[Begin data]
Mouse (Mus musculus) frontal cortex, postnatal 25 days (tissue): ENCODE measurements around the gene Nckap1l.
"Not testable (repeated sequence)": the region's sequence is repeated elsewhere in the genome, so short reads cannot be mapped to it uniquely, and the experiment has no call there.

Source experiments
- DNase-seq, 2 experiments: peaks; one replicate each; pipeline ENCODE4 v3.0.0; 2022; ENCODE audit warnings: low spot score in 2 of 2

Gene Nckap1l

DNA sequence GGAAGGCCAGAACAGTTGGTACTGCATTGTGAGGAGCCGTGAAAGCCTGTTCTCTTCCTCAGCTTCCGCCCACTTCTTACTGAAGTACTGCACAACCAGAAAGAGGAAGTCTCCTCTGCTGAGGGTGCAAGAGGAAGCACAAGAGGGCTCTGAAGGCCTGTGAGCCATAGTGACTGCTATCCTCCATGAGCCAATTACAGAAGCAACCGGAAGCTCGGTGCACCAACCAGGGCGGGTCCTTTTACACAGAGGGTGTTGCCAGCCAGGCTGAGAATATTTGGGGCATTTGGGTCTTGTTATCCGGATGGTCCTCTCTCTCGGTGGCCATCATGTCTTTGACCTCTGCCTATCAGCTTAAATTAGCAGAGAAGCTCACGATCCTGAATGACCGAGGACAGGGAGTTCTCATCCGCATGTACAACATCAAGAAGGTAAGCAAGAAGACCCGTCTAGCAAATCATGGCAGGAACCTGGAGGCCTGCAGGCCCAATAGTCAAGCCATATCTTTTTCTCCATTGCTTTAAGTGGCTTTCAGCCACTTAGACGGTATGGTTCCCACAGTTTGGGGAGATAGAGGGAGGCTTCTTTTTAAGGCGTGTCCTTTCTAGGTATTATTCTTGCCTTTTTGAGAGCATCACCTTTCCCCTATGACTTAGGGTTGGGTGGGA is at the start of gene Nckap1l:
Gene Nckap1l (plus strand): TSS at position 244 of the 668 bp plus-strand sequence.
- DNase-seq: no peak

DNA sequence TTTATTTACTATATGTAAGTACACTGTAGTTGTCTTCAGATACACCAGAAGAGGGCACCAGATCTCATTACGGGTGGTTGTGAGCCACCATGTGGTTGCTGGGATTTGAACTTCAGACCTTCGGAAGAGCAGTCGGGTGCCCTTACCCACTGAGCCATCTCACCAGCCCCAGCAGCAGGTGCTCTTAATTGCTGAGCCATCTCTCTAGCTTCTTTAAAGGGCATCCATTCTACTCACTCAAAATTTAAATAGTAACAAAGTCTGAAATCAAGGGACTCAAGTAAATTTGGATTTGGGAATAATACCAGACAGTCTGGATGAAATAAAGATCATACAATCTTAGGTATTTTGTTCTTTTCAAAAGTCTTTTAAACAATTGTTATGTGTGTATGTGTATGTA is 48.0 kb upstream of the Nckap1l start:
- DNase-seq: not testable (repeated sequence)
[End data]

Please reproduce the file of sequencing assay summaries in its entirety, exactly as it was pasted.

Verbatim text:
Mouse (Mus musculus) frontal cortex, postnatal 25 days (tissue): ENCODE measurements around the gene Nckap1l.
"Not testable (repeated sequence)": the region's sequence is repeated elsewhere in the genome, so short reads cannot be mapped to it uniquely, and the experiment has no call there.

Source experiments
- DNase-seq, 2 experiments: peaks; one replicate each; pipeline ENCODE4 v3.0.0; 2022; ENCODE audit warnings: low spot score in 2 of 2

Gene Nckap1l

DNA sequence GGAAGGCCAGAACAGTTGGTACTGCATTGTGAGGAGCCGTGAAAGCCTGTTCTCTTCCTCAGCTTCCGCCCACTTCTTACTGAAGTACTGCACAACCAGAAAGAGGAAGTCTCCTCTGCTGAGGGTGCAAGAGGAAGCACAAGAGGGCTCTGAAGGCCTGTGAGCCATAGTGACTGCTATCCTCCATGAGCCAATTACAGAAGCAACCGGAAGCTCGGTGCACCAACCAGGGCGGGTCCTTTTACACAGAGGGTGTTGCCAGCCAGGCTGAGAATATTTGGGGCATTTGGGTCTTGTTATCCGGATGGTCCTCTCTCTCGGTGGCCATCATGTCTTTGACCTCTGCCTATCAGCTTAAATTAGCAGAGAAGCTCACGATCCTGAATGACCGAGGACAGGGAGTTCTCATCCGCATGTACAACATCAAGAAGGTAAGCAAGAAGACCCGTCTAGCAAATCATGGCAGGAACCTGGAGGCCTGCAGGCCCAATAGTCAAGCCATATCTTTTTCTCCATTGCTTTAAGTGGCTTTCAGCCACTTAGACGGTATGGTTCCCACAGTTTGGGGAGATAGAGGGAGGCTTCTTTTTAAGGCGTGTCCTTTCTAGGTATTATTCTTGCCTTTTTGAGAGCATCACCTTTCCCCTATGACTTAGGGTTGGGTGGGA is at the start of gene Nckap1l:
Gene Nckap1l (plus strand): TSS at position 244 of the 668 bp plus-strand sequence.
- DNase-seq: no peak

DNA sequence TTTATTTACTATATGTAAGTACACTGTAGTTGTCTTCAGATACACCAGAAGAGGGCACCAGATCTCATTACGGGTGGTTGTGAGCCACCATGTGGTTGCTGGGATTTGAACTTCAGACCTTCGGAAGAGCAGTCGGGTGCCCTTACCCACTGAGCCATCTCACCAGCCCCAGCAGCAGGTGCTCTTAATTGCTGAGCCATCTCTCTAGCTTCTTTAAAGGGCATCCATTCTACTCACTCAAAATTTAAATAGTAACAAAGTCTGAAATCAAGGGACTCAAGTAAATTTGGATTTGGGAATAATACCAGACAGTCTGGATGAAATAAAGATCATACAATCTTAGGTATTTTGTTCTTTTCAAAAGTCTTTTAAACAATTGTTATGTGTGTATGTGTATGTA is 48.0 kb upstream of the Nckap1l start:
- DNase-seq: not testable (repeated sequence)